New Draft Guidance on Exculpatory Language in Informed Consent Documents

The Office for Human Research Protections (OHRP) is collaborating with the Food and Drug Administration (FDA) to produce a new joint guidance on exculpatory language in consent documents for research. Availability of the draft guidance was announced on 7-September, 2011. The finalized version will supersede OHRP’s 1996 guidance on this topic; the FDA Information Sheets will also be updated.

The current regulations on informed consent state the following:

No informed consent, whether oral or written, may include any exculpatory language through which the subject or the representative [of the subject] is made to waive or appear to waive any of the subject’s legal rights, or releases or appears to release the investigator, the sponsor, the institution, or its agents from liability for negligence.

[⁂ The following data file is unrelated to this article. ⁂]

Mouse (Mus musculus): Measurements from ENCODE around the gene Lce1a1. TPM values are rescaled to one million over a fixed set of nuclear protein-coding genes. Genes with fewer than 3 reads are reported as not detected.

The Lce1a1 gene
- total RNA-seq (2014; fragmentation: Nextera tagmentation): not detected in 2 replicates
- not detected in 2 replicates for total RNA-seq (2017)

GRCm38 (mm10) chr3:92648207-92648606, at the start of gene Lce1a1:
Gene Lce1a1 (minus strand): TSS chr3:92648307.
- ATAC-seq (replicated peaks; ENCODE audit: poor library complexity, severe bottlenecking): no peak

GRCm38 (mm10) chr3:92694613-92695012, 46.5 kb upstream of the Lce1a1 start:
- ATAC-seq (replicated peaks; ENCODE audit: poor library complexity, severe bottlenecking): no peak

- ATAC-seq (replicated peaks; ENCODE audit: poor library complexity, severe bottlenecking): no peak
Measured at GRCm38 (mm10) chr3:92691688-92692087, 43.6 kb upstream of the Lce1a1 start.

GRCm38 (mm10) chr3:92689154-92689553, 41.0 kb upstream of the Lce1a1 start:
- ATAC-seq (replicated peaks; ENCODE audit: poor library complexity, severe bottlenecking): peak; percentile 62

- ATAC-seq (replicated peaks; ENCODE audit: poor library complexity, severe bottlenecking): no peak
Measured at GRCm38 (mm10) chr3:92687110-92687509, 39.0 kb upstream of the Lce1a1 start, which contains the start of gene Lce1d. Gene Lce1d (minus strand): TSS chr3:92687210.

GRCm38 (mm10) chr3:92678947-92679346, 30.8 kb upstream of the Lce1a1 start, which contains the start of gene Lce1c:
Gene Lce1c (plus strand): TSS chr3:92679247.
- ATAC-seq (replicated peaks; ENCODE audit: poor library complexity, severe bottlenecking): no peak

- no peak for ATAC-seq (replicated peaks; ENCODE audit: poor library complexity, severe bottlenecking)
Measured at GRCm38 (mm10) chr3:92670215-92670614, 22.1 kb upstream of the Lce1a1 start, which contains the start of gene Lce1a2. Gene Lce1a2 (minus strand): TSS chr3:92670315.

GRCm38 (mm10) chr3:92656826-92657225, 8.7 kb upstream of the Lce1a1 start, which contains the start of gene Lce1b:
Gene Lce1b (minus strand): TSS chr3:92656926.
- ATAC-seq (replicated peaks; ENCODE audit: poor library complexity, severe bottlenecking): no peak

The new guidance explores and refines the concept of exculpatory language, narrowing the focus to statements that constitute (or appear to constitute) a waiver of liability for negligence. The agencies have provided examples of acceptable language dealing with research use of biospecimens, future commercial development and compensation for research-related injury. Any language that would appear to release an investigator, institution, sponsor or other party from “malpractice, negligence, blame, fault or guilt” will continue to be unacceptable.

For more information, please see the Federal Register notice which includes a link to the draft guidance document.

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